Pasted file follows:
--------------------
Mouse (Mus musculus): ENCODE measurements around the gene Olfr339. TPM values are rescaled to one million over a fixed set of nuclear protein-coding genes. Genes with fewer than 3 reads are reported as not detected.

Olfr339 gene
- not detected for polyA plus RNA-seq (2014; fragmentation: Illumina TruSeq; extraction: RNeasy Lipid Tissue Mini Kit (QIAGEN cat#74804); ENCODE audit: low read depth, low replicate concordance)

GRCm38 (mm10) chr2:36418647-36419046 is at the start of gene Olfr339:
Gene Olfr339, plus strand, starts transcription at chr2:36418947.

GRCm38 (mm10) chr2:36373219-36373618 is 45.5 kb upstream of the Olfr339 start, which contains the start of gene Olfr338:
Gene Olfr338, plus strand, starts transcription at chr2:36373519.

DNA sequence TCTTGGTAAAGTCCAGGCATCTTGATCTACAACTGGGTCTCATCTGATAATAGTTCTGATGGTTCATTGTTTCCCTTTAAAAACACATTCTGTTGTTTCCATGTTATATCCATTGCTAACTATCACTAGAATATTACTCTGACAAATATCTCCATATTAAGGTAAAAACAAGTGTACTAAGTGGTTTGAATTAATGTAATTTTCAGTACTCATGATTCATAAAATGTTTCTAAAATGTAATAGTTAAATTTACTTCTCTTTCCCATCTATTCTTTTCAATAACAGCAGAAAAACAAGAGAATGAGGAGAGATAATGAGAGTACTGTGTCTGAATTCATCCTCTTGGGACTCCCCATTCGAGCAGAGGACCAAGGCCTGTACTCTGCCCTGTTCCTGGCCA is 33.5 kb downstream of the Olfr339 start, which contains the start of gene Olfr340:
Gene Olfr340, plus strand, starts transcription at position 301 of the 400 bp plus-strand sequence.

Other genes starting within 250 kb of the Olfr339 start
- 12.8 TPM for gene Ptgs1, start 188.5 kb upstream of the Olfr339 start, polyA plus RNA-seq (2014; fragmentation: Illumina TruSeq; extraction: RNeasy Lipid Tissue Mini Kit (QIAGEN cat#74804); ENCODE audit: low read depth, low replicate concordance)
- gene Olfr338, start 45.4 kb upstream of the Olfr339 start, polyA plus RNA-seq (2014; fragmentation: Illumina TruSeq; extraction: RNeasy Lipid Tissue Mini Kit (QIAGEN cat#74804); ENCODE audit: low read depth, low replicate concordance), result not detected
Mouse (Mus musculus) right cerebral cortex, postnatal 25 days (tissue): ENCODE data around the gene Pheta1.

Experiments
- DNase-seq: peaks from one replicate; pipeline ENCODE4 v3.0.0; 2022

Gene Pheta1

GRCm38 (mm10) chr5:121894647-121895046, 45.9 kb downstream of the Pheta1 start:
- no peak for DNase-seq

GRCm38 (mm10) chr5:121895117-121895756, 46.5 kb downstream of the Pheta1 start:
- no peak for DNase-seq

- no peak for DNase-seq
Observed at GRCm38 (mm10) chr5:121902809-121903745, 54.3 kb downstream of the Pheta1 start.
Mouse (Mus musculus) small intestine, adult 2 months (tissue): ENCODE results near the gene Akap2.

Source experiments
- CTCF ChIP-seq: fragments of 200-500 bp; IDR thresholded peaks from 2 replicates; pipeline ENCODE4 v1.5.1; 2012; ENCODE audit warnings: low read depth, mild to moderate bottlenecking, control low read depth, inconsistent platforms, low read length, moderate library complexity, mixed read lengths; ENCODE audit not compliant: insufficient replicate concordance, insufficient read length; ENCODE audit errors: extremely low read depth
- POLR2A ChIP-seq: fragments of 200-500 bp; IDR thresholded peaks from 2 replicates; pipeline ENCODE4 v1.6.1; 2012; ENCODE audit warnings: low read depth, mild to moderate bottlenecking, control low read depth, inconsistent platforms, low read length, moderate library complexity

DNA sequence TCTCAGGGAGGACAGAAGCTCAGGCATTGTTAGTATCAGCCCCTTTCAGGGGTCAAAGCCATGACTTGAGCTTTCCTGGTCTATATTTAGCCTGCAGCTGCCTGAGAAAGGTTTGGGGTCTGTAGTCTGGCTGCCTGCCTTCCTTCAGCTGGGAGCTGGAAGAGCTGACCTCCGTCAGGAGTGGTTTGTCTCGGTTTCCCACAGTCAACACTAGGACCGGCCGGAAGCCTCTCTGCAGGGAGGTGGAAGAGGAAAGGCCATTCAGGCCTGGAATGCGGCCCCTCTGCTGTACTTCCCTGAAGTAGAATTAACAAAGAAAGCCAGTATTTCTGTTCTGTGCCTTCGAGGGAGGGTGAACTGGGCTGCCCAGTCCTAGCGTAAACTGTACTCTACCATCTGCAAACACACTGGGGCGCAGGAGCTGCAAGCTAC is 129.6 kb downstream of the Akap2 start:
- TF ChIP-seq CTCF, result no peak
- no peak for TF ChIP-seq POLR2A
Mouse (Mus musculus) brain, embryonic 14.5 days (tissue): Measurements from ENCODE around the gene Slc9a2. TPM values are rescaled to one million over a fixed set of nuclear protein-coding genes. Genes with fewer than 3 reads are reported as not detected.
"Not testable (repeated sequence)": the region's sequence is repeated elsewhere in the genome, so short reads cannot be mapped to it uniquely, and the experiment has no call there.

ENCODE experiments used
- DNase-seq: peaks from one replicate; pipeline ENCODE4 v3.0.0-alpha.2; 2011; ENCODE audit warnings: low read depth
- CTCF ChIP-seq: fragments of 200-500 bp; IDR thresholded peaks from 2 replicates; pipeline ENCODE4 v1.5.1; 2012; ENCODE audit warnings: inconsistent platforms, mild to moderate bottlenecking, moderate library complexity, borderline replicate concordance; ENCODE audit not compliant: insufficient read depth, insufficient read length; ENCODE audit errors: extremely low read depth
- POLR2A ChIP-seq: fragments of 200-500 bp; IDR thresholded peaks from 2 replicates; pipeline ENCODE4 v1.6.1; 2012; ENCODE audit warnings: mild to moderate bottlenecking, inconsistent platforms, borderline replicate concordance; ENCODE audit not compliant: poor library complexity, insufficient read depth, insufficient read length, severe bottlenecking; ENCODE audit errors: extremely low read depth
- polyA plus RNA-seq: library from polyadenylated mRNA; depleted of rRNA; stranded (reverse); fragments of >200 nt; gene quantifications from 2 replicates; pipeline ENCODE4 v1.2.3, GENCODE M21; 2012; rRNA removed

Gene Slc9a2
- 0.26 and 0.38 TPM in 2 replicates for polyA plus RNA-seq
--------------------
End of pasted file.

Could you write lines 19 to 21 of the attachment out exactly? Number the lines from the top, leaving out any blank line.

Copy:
GRCm38 (mm10) chr5:121895117-121895756, 46.5 kb downstream of the Pheta1 start:
- no peak for DNase-seq

- no peak for DNase-seq